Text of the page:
Fuel cell powers UAF energy research

Posted: Monday, August 04, 2003

FAIRBANKS (AP) University of Alaska Fairbanks researchers are studying a new technology that could one day provide a clean and efficient source of energy for rural Alaska.

The UAF Arctic Technology Development Laboratory plan to gauge the feasibility of using new natural gas fuel cells to generate electricity.

Laboratory director Dennis Witmer said fuel cells are an appealing idea for rural Alaska because they are efficient, have the potential to operate for long periods of time without much maintenance and produce next to no emissions.

Researchers plan to study the performance of the fuel cells, created by Canadian company Fuel Cell Technologies, over the next several years.

''Right now, I would say we're probably at least five or 10 years from these being used in a remote village,'' Witmer said.

Fairbanks Natural Gas is using electricity created by the fuel cells to partially power its building. The cells convert energy created by a chemical reaction in natural gas into electricity.

The new technology differs from past fuel cells studied by UAF researchers in that it eliminates a step in the process of creating power, Witmer said.

Previous technology first converted gas to hydrogen to create electricity. This new solid oxide fuel cell uses a direct chemical reaction to produce electricity.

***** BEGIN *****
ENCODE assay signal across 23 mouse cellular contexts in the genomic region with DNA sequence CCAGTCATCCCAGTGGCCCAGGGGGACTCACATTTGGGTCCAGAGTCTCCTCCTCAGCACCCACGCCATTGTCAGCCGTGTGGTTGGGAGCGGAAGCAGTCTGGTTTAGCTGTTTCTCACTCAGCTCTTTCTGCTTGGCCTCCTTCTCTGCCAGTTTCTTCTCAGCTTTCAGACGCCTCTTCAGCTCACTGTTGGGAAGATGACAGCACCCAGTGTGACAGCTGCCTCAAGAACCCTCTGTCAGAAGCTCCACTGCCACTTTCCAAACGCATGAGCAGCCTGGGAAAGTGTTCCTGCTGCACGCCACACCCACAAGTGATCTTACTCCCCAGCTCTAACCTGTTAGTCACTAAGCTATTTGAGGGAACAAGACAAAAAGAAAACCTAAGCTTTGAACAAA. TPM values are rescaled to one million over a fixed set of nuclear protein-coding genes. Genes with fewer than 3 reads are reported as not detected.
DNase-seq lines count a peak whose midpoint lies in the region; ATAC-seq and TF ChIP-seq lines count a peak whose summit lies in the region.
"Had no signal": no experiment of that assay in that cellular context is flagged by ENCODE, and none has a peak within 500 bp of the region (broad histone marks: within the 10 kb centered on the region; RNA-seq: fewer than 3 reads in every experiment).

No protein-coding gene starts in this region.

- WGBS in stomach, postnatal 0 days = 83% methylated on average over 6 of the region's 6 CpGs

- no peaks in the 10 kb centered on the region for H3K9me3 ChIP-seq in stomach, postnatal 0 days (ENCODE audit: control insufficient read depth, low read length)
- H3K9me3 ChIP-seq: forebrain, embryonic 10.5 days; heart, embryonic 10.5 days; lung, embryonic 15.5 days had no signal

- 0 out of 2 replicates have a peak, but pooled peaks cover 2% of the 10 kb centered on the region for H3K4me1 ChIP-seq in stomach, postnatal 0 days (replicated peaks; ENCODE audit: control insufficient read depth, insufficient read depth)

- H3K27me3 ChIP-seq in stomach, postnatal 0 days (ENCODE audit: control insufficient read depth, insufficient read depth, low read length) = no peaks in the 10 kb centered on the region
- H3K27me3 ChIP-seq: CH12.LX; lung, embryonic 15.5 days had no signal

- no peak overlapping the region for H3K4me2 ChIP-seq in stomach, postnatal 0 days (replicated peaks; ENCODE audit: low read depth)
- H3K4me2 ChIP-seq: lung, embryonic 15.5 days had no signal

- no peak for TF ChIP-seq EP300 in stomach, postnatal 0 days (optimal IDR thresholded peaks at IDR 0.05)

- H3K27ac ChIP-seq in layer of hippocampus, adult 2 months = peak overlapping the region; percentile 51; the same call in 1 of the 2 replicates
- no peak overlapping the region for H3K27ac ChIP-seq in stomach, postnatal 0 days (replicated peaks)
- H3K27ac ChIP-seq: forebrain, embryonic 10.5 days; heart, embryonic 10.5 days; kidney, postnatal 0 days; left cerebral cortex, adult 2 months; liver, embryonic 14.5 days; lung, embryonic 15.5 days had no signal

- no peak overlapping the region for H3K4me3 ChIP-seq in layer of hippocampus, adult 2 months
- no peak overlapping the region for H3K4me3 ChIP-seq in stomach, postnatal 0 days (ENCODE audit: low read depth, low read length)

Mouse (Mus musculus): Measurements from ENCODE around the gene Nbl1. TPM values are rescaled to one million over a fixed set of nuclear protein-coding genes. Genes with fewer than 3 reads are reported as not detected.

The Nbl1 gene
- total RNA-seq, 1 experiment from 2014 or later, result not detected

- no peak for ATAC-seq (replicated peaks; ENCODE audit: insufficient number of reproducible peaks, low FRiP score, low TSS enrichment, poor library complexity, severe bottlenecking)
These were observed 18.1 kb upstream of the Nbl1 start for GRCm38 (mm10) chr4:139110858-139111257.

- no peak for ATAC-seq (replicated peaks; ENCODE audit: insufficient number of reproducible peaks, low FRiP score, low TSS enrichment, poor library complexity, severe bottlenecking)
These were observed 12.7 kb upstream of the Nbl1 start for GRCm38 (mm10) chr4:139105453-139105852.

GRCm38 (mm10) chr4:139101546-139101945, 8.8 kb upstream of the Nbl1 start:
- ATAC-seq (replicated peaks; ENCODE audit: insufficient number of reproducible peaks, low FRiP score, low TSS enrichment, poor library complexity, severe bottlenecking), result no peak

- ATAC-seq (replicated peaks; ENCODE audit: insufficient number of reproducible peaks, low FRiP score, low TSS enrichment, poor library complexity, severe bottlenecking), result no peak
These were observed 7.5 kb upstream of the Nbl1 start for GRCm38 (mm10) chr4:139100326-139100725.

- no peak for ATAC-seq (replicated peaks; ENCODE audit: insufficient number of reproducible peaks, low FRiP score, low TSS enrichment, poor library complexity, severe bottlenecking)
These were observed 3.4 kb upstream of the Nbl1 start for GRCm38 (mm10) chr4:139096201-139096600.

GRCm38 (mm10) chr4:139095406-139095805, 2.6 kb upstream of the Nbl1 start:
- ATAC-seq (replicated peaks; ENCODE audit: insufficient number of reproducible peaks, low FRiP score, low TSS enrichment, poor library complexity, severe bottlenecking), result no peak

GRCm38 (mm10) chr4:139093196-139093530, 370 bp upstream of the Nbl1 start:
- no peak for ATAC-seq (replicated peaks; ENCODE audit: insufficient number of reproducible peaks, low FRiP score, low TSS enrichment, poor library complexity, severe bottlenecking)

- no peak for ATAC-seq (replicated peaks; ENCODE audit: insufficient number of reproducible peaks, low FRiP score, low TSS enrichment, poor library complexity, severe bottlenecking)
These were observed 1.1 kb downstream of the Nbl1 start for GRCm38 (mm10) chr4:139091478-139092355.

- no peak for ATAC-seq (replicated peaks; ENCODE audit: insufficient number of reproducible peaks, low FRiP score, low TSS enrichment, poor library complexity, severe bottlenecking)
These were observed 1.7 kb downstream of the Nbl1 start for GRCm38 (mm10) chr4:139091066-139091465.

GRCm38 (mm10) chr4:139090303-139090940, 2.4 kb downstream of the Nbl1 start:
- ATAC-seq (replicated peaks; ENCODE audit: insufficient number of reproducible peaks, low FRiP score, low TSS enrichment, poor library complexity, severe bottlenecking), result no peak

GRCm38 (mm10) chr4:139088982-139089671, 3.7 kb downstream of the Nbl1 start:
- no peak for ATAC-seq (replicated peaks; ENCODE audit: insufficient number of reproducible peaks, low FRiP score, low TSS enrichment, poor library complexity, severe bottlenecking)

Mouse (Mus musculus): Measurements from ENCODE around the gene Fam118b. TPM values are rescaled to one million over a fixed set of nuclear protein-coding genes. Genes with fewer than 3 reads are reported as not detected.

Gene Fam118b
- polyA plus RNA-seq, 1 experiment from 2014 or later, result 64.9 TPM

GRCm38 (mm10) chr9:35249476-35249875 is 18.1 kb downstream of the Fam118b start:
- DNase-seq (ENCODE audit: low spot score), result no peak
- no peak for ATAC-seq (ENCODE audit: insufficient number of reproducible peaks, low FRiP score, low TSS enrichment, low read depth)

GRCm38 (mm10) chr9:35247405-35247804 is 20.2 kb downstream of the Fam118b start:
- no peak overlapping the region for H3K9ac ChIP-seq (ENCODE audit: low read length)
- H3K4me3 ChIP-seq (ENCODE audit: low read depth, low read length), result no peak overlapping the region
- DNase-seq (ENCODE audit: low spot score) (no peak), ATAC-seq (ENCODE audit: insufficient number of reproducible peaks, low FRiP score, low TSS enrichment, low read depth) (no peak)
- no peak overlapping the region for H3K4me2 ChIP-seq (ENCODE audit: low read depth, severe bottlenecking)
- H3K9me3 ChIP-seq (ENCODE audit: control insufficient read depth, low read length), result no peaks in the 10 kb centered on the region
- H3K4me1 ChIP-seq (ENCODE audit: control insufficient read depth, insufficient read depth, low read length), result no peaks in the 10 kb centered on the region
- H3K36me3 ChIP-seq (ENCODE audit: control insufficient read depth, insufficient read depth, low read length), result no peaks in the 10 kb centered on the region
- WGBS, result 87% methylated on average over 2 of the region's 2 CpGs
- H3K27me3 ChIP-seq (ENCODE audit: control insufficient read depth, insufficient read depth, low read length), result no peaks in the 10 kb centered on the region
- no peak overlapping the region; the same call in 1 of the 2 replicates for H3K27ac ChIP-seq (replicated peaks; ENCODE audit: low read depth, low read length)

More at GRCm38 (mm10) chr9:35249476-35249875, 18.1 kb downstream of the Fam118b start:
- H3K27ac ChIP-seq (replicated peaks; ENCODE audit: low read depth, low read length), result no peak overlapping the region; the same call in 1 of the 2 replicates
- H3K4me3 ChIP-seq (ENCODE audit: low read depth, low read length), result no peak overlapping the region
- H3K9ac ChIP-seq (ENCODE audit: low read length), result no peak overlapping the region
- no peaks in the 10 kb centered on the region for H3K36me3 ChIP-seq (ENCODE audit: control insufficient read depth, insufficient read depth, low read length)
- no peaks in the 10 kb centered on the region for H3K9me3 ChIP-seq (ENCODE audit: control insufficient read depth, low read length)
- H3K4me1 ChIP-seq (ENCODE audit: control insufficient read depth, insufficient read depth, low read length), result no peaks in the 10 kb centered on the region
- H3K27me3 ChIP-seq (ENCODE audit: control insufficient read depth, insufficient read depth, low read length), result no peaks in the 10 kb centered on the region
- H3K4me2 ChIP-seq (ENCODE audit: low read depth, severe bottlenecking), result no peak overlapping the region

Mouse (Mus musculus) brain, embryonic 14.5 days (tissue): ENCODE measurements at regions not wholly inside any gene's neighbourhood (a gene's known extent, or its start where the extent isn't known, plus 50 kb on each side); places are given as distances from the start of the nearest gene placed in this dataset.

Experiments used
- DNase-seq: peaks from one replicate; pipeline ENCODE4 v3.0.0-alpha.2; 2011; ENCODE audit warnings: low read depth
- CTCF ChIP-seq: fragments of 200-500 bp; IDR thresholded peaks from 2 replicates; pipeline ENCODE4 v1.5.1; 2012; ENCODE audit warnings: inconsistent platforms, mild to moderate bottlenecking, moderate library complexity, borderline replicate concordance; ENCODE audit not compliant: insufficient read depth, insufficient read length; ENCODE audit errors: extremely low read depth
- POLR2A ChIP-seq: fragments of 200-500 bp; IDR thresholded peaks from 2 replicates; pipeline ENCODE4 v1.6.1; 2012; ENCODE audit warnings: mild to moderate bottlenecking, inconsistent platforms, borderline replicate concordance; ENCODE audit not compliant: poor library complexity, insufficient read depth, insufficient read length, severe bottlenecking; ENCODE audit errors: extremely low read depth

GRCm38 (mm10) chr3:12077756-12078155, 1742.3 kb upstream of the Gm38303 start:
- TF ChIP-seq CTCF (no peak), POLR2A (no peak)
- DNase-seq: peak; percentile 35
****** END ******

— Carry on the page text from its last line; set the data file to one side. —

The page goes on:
UAF researchers hope the solid oxide fuel cells work better than previous technology, which were not as efficient and did not last as long as originally hoped, Witmer said.

''I would love it if this thing would run for 10 or 15 years. It certainly has that potential,'' said Witmer, explaining that the long-term functionality of fuel cells is one largely unknown factor.

UAF purchased the fuel cell and held a ceremony on Friday to explain the technology.

Fuel Cell Technologies spokesman Matt Hofford said making the cells accessible to the public is an important part of the technology becoming a viable power source for rural areas like Alaska.

''Everyone's skeptical,'' Hofford said. ''There have been a lot of people making claims that haven't worked. That's why it's important to actually have a fuel cell out here for the public.''

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